World Elder Abuse Awareness Day
For much of the 20th century, abuse of older people remained a private matter, well hidden from public view. Today, it is quickly being identified as an important problem, and it is a problem that is likely to increase as many countries experience rapidly aging populations. While the research is only just beginning, the World Health Organization estimates between 4% and 6% of elderly people have experienced some form of abuse within the home alone. World Elder Abuse Awareness Day is an opportunity to put pressure on governments to prove their commitment to enhancing and protecting the rights of older people.
When people get older, they do not lose their universal human rights. Rights empower individuals to actively participate in social, economic, cultural and political life. Rights empower people to take charge of their own affairs and decide how they wish to live. Rights empower people to give an opinion that is judged of equal merit to anyone else’s opinion. Rights ensure that all people, whether old or young are treated with dignity.
If older people’s rights were better respected and they were supported to live their lives as fully as possible, society as a whole would benefit. There would be less poverty, local economies would improve, and there would be positive knock-on effects in health, not just of older people, but of younger people who live with them too.
A day to take action
On 15 June, older people from over 15 countries will be asking governments to send representatives to the Open Ended Working Group on Aging (OEWG) meeting in August.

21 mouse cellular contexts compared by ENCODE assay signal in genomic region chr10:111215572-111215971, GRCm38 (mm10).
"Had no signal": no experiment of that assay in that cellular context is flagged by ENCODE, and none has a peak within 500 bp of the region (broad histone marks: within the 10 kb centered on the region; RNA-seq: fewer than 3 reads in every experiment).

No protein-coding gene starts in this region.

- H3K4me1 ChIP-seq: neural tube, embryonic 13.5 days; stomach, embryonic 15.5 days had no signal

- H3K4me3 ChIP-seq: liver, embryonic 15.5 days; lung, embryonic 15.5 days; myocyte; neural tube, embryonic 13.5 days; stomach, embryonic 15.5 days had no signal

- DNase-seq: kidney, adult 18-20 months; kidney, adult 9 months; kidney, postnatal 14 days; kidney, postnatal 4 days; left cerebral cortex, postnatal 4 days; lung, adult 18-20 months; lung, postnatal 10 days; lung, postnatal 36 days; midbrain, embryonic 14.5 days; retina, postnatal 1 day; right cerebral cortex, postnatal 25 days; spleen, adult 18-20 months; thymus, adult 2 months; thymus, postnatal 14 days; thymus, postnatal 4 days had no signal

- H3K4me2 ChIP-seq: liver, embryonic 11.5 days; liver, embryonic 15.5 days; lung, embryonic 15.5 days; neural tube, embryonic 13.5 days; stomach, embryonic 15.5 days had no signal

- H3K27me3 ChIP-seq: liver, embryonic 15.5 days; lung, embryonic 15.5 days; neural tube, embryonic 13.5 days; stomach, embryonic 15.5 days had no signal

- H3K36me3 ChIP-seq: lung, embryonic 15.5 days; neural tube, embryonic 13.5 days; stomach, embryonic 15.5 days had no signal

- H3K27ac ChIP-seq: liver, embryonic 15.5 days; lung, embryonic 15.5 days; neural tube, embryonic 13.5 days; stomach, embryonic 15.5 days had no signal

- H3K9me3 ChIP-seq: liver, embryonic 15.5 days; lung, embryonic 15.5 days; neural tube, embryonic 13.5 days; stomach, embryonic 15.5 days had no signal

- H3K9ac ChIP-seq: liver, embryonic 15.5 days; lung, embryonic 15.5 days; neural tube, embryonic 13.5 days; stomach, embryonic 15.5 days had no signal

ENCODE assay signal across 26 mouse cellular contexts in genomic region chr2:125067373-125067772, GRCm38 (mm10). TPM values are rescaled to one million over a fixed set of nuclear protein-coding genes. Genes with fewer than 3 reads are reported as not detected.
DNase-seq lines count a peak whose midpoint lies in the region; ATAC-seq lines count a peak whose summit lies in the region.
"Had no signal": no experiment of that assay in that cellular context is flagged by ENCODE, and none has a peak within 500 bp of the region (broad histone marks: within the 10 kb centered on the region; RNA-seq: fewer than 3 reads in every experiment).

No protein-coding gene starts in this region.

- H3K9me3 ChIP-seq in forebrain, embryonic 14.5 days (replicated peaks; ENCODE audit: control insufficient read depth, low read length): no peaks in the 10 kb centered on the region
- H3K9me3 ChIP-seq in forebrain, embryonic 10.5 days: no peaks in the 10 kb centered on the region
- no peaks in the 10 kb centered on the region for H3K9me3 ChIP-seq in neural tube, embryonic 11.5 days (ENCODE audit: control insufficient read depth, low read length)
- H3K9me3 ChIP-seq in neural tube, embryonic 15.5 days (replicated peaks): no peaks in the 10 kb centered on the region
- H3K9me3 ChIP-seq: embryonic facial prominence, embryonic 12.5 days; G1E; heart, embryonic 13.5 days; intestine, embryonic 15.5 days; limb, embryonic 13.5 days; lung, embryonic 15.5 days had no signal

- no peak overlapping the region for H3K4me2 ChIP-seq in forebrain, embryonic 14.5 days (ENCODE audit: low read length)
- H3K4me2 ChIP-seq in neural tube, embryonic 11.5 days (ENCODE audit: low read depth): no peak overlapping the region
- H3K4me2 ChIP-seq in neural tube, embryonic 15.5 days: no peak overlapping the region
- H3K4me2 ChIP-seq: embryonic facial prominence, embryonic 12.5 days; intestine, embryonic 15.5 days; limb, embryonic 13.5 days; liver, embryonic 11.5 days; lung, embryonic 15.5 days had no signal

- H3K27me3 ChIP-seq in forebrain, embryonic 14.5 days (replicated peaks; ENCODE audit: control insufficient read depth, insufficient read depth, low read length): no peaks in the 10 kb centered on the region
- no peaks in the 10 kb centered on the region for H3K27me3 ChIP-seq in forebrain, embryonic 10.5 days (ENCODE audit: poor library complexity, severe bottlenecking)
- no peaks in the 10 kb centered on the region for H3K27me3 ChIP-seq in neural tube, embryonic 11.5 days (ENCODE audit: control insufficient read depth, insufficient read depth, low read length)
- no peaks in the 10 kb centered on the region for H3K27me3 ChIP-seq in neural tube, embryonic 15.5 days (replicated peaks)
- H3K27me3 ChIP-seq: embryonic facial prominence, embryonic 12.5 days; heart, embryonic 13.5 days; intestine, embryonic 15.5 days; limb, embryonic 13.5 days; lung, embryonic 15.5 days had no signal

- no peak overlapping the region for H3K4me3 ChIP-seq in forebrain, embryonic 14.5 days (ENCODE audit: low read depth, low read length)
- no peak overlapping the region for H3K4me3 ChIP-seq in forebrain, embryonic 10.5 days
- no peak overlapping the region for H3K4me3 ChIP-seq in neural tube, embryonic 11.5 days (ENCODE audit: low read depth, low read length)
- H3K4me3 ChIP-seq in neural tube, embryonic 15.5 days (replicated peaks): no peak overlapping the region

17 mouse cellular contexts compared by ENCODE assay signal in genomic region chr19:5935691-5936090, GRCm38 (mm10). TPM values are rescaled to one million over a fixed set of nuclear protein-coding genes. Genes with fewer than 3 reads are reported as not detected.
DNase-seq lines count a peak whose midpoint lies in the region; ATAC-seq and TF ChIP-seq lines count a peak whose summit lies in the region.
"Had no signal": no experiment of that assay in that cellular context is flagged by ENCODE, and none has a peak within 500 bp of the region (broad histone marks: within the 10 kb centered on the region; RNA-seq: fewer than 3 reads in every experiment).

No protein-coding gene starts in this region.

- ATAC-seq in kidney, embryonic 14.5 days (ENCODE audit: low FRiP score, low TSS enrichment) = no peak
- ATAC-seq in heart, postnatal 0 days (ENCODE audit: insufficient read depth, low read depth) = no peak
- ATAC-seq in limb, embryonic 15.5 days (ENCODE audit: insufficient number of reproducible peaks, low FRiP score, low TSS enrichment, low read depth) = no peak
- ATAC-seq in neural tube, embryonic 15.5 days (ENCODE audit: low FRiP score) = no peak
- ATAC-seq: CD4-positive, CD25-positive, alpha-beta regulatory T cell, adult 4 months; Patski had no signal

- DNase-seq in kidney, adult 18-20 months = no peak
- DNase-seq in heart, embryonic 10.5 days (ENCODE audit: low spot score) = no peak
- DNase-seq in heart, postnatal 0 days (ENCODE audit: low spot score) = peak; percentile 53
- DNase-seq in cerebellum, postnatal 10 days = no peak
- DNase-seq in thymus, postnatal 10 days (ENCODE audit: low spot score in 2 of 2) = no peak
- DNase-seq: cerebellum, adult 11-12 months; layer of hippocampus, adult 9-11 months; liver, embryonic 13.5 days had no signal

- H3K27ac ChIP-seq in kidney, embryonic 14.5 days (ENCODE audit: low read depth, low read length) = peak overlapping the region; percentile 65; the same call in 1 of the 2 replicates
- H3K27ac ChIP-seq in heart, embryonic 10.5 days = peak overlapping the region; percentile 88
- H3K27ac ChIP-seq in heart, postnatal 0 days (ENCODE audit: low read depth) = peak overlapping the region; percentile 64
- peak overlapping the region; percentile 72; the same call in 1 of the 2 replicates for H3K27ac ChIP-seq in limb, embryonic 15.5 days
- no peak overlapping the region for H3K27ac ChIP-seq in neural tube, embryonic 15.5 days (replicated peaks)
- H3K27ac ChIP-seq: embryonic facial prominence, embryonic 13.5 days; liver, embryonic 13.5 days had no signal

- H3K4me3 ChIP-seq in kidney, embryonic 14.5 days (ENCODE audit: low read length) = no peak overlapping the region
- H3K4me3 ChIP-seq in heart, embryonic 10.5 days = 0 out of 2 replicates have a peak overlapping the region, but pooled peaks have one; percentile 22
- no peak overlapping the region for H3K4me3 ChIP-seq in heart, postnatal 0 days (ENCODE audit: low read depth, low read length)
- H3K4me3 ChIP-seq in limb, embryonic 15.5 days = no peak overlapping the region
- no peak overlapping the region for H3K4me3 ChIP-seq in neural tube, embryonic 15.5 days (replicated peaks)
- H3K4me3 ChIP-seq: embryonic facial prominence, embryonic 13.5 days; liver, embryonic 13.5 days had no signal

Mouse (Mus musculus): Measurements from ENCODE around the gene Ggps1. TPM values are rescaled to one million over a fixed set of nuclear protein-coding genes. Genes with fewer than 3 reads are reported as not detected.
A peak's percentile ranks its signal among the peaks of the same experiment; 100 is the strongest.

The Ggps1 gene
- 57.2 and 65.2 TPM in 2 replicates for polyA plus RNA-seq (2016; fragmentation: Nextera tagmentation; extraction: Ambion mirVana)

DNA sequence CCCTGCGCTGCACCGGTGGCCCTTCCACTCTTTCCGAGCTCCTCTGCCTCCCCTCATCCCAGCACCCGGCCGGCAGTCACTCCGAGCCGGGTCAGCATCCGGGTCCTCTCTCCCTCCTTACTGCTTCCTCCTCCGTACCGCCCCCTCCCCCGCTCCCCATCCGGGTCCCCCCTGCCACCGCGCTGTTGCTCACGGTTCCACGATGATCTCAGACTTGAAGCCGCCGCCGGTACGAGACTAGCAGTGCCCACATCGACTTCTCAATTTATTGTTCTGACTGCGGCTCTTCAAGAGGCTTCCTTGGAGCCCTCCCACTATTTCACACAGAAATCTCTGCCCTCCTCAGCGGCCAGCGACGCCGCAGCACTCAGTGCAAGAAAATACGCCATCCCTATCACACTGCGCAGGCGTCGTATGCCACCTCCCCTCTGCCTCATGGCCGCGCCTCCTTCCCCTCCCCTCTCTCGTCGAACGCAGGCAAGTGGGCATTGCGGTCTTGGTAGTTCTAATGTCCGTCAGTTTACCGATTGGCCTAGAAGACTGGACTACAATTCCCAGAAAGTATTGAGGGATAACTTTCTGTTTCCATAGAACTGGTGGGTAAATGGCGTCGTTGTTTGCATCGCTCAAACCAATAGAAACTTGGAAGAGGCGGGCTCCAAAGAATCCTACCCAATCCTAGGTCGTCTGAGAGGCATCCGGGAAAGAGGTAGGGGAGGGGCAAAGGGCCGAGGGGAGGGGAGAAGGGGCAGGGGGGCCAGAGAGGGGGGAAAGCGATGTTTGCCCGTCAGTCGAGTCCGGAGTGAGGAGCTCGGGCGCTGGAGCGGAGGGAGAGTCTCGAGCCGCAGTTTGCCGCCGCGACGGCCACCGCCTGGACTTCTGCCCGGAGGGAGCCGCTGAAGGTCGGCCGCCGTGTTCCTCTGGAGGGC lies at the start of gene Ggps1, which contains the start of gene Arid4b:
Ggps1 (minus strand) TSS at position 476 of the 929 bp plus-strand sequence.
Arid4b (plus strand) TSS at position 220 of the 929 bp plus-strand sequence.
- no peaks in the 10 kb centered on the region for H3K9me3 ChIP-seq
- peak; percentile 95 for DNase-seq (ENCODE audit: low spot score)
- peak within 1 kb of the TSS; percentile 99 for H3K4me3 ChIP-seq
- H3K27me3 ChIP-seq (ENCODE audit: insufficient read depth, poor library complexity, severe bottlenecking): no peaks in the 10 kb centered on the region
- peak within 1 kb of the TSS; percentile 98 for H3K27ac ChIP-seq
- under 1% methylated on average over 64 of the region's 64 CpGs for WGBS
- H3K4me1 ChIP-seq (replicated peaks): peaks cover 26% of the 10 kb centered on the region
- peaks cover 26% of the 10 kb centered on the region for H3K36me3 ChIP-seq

Read more about how older people are getting involved in their countries to make a difference.
What is elder abuse?
Like other forms of violence, elder abuse can take the form of:
This abuse can happen in the home or in institutions such as hospitals. Learn more about older people speaking out on their rights abuses
Risk factors for elder abuse
A variety of situations and factors can put an older person at risk for abuse. These vary from strained family relations that can result from stress or frustration as an older person becomes more dependent, or it can resilt from socioeconomic factors. Depicting older people as frail or weak can lead to the isolation on older generations.
While older men are at risk as much as women in general, cultures where women have inferior social status can make women more at risk for abandonment, violence, and loss of legal rights.
A unique opportunity
The UN has decided to discuss whether and how to protect and promote the rights of older people by setting up the Open-Ended Working Group on Aging. It is the only place where the rights of older people are discussed on a global level, by national government representatives who have the power to bring about change.
The working group was established in 2010 and has had two meetings so far. It is due to meet again in August this year. But so far, participation in the meetings has been low and mainly limited to some Latin American and European governments, who together only represent 25% of the global population. This is not enough. We believe all governments in all regions should take part in the discussions to represent all the older people of today and tomorrow. We hope this working group can lead to a convention. A new UN convention would provide governments with a legal framework, guidance, and support to help them protect older people’s rights in our increasingly aging societies.
Learn more about our year-long campaign
You can also join our Age Demands Action campaign. Age Demands Action (ADA) is a grassroots campaign to fight age discrimination and combat the perception that older people are not important.